On Thursday we began by reviewing the chorus for "Lost in New York" and continued on with the verse. Once we had the melody for the verse, we moved to "The Acceptance Song" which is about getting into college. We remembered a mood we had picked on Tuesday, the students called riff "Packing Up" and wrote a melody. COT teaching artist, Mandy Compton was transcribing the students' melodies while I helped them improvise. Some of the kids are really letting go when they improvise. The first week with Opera for All at Reilly turned out to be a blast and was equally inspiring for the students and myself.

Tuesday, January 17, 2012

Acting Games & Song Lyrics

Amanda Compton, COT Teaching Artist at Reilly Elementary School

We started this week doing some slightly more in depth acting games, which the kids seemed to LOVE. Every day since we did them, the kids ask when they will get to do more acting games. We played, "here comes Jill," which has two kids sitting at a table, that share an improvised dialogue describing their waitress, "Jill." After a few lines, Jill has to enter and act out the traits that the two customers described. The hardest thing about the exercise was getting the kids to NOT copy each other in which traits they described. Some popular choices were "stupid," "ugly," and "clumsy." Once we made it clear to the students that it was important for the description to involve an action or an act-able trait, the scenes because much clearer. Some of the "Jills" had a real knack for taking what the customers said and bringing it to life as they came out to "serve" them.

We then built upon this exercise to extend it into our "New York" opera theme. We had the kids, in groups of four, improvise scenes at the twin towers and shopping in NY. It was a VERY good effort from all of them, as this was their first time just completely improving something with only a given character and setting to start with. From this exercise, we assigned them to write their own scenes at home to use for the show. More to come on these.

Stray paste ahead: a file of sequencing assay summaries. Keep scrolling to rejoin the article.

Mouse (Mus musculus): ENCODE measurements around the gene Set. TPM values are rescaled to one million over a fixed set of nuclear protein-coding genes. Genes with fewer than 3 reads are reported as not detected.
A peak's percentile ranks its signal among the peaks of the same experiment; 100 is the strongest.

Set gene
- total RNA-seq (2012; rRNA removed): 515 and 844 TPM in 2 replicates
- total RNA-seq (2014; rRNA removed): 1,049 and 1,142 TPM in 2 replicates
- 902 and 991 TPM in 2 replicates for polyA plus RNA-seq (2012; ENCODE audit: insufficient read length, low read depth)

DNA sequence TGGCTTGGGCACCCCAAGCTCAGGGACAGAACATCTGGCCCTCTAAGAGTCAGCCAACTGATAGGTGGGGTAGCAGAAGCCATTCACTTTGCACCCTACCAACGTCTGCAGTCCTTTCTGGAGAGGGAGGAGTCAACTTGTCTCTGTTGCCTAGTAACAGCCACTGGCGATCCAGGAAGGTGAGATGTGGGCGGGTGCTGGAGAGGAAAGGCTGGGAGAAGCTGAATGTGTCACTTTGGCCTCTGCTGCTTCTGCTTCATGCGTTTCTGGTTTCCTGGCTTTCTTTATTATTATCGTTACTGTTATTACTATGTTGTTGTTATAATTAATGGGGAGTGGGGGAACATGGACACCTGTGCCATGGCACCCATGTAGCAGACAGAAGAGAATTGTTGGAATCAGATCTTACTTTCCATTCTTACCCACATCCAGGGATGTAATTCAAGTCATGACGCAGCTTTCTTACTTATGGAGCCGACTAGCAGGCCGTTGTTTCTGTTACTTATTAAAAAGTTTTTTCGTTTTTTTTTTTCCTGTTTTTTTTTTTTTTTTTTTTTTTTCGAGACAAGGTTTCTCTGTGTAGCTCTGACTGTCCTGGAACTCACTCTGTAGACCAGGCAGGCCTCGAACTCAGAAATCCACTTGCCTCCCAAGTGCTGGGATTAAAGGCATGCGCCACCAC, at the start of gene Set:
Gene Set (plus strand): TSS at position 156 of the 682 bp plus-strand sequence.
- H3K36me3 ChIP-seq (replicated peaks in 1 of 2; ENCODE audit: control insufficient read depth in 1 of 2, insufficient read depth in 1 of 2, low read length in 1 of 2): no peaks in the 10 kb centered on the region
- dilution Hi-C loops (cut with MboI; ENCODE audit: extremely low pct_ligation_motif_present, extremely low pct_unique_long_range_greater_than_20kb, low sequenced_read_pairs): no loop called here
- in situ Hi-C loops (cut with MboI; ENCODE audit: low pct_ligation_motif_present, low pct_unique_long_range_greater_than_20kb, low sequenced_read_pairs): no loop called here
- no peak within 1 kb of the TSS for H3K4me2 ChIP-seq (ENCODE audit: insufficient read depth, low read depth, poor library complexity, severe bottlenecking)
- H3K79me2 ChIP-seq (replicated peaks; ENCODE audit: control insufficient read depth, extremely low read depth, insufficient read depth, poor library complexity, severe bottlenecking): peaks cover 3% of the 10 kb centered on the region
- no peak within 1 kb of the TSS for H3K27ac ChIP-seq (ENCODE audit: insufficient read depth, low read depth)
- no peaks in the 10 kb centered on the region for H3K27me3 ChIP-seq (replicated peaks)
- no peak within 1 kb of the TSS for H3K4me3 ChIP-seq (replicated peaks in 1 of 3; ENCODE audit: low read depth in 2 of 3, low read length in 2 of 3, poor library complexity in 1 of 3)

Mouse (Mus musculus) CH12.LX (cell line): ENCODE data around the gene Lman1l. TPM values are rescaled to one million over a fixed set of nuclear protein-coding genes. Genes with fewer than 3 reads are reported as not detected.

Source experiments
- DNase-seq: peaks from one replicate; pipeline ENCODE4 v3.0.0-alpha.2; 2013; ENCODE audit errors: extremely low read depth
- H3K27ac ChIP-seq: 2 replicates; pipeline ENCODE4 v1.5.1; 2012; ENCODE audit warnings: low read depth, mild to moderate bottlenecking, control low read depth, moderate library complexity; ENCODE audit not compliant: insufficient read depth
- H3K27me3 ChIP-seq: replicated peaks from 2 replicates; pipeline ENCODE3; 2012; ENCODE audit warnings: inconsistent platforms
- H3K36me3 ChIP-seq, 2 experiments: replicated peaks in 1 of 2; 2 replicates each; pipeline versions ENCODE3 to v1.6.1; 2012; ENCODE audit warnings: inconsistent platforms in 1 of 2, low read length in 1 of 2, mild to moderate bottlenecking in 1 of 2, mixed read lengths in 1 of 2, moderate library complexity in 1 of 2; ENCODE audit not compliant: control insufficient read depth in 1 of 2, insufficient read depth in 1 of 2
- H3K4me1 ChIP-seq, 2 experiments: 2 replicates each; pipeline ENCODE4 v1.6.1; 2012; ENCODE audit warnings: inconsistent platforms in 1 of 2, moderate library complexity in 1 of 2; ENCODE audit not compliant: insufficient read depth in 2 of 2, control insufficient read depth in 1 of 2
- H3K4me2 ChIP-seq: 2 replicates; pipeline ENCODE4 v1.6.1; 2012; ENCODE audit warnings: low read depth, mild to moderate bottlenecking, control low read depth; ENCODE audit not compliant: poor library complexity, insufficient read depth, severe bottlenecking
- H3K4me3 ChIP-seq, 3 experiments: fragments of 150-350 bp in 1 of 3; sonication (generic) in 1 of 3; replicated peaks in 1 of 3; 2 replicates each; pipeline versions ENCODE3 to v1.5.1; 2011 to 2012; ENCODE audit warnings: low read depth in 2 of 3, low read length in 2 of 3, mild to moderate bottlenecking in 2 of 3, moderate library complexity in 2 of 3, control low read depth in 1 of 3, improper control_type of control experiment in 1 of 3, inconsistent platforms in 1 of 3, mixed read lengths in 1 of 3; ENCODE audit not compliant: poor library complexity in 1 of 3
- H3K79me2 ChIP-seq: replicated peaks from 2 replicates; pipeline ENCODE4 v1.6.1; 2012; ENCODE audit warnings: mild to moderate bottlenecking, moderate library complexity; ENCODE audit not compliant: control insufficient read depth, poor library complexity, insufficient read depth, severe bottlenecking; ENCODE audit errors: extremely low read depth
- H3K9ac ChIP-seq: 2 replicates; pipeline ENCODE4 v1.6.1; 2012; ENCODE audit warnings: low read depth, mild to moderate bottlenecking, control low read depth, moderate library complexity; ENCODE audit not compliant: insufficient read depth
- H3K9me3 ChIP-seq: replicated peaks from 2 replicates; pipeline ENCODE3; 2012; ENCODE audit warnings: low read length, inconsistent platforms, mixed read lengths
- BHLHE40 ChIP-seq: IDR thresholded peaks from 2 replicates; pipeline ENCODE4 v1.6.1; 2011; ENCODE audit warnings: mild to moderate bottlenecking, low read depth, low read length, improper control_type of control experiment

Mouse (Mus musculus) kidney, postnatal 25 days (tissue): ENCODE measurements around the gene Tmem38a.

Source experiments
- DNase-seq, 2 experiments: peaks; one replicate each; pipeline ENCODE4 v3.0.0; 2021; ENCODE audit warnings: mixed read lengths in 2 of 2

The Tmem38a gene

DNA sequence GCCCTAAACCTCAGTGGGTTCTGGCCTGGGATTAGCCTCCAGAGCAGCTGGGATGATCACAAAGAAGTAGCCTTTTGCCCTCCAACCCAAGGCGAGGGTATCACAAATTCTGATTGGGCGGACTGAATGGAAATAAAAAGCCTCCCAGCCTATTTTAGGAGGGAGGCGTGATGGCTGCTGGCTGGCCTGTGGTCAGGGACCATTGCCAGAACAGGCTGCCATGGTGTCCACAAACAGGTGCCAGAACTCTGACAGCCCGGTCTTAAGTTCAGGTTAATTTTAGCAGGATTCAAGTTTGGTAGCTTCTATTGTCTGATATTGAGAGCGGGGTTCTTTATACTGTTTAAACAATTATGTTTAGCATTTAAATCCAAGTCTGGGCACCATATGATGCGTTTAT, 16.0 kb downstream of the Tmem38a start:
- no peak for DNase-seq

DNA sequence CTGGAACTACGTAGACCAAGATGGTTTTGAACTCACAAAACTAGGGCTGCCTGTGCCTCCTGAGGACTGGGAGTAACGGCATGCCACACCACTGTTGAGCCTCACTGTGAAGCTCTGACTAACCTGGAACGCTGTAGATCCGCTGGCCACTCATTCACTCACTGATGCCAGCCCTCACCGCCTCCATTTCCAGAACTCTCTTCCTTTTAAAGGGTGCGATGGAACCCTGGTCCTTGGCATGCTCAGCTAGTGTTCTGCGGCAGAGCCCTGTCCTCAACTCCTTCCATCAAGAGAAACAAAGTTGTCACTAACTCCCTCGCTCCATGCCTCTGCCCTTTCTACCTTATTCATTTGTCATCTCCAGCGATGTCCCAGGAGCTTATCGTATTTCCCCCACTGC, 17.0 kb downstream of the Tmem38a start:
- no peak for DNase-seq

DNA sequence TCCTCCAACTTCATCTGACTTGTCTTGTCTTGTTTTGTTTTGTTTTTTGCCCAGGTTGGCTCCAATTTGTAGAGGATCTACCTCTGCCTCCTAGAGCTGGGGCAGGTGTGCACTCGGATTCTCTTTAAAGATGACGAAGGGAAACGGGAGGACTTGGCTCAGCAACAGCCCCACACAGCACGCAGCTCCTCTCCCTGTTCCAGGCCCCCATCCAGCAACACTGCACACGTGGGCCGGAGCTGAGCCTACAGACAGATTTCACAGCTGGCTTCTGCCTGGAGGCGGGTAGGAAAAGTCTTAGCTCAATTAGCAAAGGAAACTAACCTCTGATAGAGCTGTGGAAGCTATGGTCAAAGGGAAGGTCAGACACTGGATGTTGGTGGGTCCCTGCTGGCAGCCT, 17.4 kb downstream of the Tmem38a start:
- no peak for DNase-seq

This week Linden and I also really tried to focus on finishing lyrics for our Lost in New York song. We did the same group format we did with Lisa, and had the kids brainstorm about some questions we asked them like, "How would you feel if you saw the Statue of Liberty in person?," and, "What would you do there?" etc. We were able to finish our entire lost in NY song, with our final verses about the Statue of Liberty and Broadway that offer a wide range of performance opportunities for the students. I'm very proud of the students' work, and I'm really excited to stage it!

Lost in New York
Don’t know what to do.
I really need some help.
Can you give me a clue?
So much to explore, so much to learn.
Something unbelievable at every turn.